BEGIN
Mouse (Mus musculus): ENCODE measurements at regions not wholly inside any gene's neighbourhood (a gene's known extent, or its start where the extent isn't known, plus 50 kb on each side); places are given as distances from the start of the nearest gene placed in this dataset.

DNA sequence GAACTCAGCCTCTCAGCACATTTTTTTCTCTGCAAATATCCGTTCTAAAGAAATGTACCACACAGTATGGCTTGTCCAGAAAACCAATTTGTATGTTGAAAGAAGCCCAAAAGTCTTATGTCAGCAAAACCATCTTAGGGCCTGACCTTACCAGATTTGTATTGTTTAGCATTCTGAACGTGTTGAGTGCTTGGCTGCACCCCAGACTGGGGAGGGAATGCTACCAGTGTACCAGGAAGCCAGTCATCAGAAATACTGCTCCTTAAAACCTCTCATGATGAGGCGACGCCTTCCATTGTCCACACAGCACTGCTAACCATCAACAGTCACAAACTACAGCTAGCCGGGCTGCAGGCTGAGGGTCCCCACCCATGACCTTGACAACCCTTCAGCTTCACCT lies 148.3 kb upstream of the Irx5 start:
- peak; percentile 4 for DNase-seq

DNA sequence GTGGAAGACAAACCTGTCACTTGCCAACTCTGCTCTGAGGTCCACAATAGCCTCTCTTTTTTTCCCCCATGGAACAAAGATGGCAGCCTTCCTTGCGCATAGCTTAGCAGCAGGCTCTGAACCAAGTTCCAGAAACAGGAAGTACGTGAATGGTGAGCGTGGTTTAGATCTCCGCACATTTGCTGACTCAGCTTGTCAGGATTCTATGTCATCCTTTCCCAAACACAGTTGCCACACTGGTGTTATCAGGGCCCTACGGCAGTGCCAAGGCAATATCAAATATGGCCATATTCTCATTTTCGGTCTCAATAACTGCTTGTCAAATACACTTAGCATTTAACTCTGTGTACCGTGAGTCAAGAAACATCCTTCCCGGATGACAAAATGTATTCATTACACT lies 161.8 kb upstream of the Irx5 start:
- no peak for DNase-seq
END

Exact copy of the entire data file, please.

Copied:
Mouse (Mus musculus): ENCODE measurements at regions not wholly inside any gene's neighbourhood (a gene's known extent, or its start where the extent isn't known, plus 50 kb on each side); places are given as distances from the start of the nearest gene placed in this dataset.

DNA sequence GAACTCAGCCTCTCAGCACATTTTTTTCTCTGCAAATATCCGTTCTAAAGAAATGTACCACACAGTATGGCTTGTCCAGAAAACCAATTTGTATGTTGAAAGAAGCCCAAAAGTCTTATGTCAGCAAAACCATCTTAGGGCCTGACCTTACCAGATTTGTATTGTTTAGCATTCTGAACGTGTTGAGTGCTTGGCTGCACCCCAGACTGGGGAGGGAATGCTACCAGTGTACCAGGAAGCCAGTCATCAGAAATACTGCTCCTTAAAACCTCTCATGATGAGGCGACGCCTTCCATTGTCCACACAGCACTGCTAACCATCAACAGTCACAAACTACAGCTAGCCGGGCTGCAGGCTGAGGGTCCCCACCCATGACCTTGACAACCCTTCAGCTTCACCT lies 148.3 kb upstream of the Irx5 start:
- peak; percentile 4 for DNase-seq

DNA sequence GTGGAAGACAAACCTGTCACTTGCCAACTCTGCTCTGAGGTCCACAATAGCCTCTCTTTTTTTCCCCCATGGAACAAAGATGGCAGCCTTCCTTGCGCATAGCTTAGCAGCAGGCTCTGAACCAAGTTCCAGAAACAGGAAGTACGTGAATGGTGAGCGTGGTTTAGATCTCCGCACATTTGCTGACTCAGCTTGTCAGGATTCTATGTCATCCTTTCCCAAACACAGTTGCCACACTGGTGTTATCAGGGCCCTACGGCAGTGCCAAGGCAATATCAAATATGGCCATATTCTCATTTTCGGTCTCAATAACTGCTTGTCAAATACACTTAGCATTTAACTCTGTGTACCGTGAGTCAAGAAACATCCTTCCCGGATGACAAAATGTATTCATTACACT lies 161.8 kb upstream of the Irx5 start:
- no peak for DNase-seq